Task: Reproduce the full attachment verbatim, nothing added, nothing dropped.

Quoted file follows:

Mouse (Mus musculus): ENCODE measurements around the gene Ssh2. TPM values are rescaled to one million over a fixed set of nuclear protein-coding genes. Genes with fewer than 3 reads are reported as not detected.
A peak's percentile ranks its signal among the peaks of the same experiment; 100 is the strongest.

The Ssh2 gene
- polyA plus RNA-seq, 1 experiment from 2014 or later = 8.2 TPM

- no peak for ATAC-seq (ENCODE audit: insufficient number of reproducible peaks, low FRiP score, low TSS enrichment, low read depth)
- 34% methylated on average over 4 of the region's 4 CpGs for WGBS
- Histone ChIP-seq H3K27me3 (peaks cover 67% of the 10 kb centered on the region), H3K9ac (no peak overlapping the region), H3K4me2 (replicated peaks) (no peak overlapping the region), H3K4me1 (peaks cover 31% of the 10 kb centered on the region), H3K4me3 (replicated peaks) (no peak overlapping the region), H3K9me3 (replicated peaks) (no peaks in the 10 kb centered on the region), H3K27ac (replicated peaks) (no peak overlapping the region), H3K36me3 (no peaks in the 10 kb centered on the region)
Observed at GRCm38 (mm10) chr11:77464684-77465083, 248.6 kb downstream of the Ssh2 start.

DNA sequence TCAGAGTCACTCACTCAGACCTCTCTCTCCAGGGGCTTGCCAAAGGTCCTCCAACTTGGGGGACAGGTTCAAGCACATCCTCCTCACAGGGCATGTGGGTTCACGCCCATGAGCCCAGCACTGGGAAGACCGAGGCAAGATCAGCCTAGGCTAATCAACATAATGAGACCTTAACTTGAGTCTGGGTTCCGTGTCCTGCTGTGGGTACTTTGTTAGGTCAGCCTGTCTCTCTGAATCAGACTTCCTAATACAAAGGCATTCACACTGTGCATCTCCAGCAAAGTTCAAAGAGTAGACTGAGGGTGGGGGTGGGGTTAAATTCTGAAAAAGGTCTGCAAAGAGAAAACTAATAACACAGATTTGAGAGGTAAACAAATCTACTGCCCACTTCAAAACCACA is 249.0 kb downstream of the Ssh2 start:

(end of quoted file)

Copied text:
Mouse (Mus musculus): ENCODE measurements around the gene Ssh2. TPM values are rescaled to one million over a fixed set of nuclear protein-coding genes. Genes with fewer than 3 reads are reported as not detected.
A peak's percentile ranks its signal among the peaks of the same experiment; 100 is the strongest.

The Ssh2 gene
- polyA plus RNA-seq, 1 experiment from 2014 or later = 8.2 TPM

- no peak for ATAC-seq (ENCODE audit: insufficient number of reproducible peaks, low FRiP score, low TSS enrichment, low read depth)
- 34% methylated on average over 4 of the region's 4 CpGs for WGBS
- Histone ChIP-seq H3K27me3 (peaks cover 67% of the 10 kb centered on the region), H3K9ac (no peak overlapping the region), H3K4me2 (replicated peaks) (no peak overlapping the region), H3K4me1 (peaks cover 31% of the 10 kb centered on the region), H3K4me3 (replicated peaks) (no peak overlapping the region), H3K9me3 (replicated peaks) (no peaks in the 10 kb centered on the region), H3K27ac (replicated peaks) (no peak overlapping the region), H3K36me3 (no peaks in the 10 kb centered on the region)
Observed at GRCm38 (mm10) chr11:77464684-77465083, 248.6 kb downstream of the Ssh2 start.

DNA sequence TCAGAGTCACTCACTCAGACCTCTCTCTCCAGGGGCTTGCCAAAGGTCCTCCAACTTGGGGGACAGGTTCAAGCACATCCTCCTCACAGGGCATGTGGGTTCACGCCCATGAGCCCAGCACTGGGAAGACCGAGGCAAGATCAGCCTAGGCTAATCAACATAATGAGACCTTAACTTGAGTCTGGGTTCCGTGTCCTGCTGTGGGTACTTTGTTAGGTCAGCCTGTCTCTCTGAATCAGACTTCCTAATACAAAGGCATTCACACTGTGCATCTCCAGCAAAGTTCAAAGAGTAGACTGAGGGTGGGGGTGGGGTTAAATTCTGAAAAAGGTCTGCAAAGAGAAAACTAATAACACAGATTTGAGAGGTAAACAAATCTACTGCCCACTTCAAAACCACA is 249.0 kb downstream of the Ssh2 start: